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The American Library Association's Roads to Learning project has compiled a list of the "Top 20 LD Resources for Libraries."

The American Library Association, Office for Literacy and Outreach Services, Libraries Serving Special Populations Section, has a number of committees, forums and discussion groups dealing with particular special populations of library users, including people with dyslexia.

Wisconsin Dyslexia Institute, Inc./ Dyslexia Association of America
139 N. Main St., #107
P.O. Box 682
West Bend, WI 53095
Phone: 414-334-8005
Phone: 888-334-8005
[no website as of October 2002]

Wisconsin Dyslexia Institute:
Milwaukee Center
350 W. Green Tree Rd.
Milwaukee, WI 53217
Phone: 414-540-6795
[no website as of October 2002]

CHADD: Children and Adults with Attention Deficit/Hyperactivity Disorder--a very useful site, with numerous links to other organizations, fact sheets, together with selected articles and interviews from current and past issues of "Attention Magazine."

Child Development Institute: news and resources about learning disabilities, ADHD and dyslexia.

Don Johnston Incorporated sells software and other products for people with reading and writing disabilities and difficulties.

Dyslexia Teacher covers educational issues, print and web resources, teaching methods, news and much more, from an international English-language perspective.

iANSYST (Cambridge, England) has a broad selection of software for dyslexic learners: voice synthesis, voice recognition, scanners, OCR, electronic dictionaries and other software.

International Dyslexia Association (formerly Orton Dyslexia Society): the oldest dyslexia organization; well-researched descriptions of dyslexia, lists of local branches and an extensive guide to adaptive technology for people with dyslexia.

The Irlen Institute offers information about Irlen Syndrome/Scotopic Sensitivity, a type of visual perception problem.

LD Online: The Interactive Guide to Learning Disabilities for Parents, Teachers, and Children; sponsored by the Learning Disabilities Project at WETA (Washington, D.C.); besides links to resources, an online newsletter, RealAudio clips from talks by experts and bulletin boards, it has much information, drawn from leading authorities, on all aspects of learning disabilities.

Landmark College (Putney, VT) describes itself as "the only fully accredited college in the country designed exclusively for students with dyslexia, attention-deficit disorder, or specific learning disabilities." The Library site has an excellent selection of resources on learning disabilities/ADHD.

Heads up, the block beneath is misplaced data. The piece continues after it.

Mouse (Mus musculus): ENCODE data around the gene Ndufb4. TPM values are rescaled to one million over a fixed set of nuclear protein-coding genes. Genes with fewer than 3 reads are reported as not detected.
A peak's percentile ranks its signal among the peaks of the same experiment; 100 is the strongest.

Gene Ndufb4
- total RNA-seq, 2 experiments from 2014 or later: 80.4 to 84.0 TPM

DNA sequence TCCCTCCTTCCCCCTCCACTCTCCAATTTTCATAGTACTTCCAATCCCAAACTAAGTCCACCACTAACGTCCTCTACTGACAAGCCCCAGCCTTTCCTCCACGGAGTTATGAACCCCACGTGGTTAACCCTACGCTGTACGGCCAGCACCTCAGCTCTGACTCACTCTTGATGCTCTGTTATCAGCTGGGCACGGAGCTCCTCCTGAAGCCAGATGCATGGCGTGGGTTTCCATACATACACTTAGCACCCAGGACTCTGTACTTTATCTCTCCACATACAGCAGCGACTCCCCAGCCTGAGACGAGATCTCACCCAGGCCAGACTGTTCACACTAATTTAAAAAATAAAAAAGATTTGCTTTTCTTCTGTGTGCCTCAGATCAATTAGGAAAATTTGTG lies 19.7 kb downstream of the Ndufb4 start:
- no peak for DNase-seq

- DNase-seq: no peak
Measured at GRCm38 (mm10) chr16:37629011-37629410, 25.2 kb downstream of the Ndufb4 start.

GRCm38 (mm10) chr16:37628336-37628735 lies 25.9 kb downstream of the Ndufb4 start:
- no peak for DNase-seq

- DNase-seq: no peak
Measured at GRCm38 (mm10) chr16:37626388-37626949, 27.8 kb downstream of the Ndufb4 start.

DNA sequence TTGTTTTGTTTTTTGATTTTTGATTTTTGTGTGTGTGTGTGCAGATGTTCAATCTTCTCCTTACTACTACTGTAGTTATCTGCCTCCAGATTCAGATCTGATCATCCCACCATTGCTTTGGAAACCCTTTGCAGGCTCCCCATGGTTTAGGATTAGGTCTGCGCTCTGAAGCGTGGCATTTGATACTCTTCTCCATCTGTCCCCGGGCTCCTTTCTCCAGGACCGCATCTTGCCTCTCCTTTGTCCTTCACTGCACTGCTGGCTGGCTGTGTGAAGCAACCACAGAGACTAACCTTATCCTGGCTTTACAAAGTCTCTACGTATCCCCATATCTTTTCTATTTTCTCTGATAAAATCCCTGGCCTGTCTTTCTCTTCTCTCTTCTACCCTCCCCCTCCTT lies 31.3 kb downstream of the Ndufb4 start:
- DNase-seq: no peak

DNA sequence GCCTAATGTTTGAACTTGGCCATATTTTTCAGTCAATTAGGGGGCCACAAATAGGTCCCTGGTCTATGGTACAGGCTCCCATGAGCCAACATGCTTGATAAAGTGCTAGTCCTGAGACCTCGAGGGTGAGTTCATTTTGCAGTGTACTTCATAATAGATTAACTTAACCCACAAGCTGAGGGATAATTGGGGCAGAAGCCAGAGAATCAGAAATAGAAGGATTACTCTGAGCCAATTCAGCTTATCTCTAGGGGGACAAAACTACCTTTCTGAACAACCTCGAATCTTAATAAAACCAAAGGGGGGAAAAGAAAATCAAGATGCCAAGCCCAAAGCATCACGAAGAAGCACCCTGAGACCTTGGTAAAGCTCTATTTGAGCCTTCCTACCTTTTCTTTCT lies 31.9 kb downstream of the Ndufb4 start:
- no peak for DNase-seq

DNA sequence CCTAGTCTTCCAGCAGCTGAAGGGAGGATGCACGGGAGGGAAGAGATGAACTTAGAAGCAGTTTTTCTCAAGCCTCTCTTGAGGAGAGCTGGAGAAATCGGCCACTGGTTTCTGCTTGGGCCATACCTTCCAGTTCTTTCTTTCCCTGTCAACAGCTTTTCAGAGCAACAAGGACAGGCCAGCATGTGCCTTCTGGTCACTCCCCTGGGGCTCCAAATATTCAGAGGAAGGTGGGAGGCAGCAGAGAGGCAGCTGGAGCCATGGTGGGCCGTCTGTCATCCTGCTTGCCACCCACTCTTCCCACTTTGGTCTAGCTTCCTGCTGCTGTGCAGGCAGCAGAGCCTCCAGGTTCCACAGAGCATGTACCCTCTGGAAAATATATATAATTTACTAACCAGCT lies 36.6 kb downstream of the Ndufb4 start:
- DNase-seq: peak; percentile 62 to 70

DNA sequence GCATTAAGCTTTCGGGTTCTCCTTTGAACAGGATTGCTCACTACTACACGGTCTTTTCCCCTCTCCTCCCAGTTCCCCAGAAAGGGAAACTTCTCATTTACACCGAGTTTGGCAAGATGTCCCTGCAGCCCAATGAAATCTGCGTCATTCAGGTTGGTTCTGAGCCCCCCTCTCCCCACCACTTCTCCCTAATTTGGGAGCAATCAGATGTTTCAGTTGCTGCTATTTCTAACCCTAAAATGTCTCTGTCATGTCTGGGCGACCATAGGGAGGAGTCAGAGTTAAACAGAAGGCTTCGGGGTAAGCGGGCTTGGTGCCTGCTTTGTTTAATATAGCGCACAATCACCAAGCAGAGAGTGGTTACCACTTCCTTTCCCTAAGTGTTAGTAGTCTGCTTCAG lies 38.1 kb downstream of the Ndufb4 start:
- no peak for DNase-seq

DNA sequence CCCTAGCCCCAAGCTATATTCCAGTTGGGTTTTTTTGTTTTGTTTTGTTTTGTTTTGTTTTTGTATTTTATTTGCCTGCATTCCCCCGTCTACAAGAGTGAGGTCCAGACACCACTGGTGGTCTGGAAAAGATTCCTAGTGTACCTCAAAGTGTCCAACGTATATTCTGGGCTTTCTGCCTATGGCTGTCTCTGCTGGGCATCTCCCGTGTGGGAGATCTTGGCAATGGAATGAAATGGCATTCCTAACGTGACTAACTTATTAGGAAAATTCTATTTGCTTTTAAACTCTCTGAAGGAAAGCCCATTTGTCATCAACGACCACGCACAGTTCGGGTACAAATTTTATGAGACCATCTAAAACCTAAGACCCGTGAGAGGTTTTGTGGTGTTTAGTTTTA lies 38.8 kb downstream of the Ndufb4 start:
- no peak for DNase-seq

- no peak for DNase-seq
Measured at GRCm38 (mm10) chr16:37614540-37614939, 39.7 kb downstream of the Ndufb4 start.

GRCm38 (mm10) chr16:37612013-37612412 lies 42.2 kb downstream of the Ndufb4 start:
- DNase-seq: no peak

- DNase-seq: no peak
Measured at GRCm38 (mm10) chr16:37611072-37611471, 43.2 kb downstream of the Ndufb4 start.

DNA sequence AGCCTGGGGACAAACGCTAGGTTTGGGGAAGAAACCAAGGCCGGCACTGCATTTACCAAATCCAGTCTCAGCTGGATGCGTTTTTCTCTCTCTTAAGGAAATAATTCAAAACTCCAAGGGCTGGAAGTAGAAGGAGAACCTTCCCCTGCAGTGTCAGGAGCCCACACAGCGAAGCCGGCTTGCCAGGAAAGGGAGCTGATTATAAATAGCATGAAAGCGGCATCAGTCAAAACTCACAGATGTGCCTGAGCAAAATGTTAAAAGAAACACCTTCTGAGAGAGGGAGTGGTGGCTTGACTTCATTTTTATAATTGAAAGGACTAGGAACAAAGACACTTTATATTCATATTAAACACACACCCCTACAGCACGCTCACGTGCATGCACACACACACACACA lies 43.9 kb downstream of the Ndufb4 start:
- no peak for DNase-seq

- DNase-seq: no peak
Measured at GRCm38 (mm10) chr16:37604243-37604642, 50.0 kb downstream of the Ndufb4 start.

LD Resources: Resources for People with Learning Disabilities: slant is more personal and practical than theoretical and academic, and refreshing for that reason; it archives back issues of "The LD Reader," an e-mail newsletter.

Learning Disabilities Association: news bulletins, fact sheets, links to resources, educational issues and guidance.

National Center for Learning Disabilities: resource guides and web links; the FAQs on learning disabilities and navigating the special education maze are especially valuable.

National Center to Improve the Tools of Educators (NCITE): "Learning to Read/Reading to Learn Campaign: Helping Children with Learning Disabilities to Succeed": information kit and tips for parents and educators to help children with learning disabilities to read and appreciate books.

Parents and Educators Resource Center (PERC)/Schwab Foundation for Learning: searchable database of resources, back issues of "LD Matters," a magazine for parents and educators and "Assistive Technology Guide for Children with Learning Difficulties." A second edition of the "Guide" is available online or can be downloaded.

Roads to Learning: The Public Libraries' Learning Disabilities Initiative: created by the American Library Association; extensive links to organizations, web resources, listserves and news about learning disabilities.

"Teens Helping Teens: A web page designed by dyslexic teens--to help teens."

Examples of computer software designed to help dyslexic readers:

Aurora: program offers spelling assistance, homophone differentiation, word prediction, text-to-speech, grammar help.

BrightEye Technology produces a "scan-and-listen learning system" using a scanning wand, computer, OCR and speech synthesizer to read out loud any printed text.

KeyStone 99 provides spell checking, text-to-speech, word completion and suggestion and screen magnification; it works with the most popular voice recognition programs.

Proportional Reading: computer-assisted reading, to increase speed and comprehension by those with a variety of print disabilities.

textHelp produces several very reasonably priced programs for people with dyslexia, including ScreenReader, which reads text in any Windows application; it can read selected text or a whole file, highlighting the text as it is read. A downloadable version of ScreenReader is only $34.95.

WordAloud will read material from a diskette, the web, a scanner or word processor. It displays text and reads it aloud with its own voice synthesizer.

Several manufacturers of reading machines for the blind have produced specially adapted versions for use by people with dyslexia, in most cases enhancing the reader's control over onscreen text highlighting, fonts and colors of the display, and speed and pitch of the reading voice:

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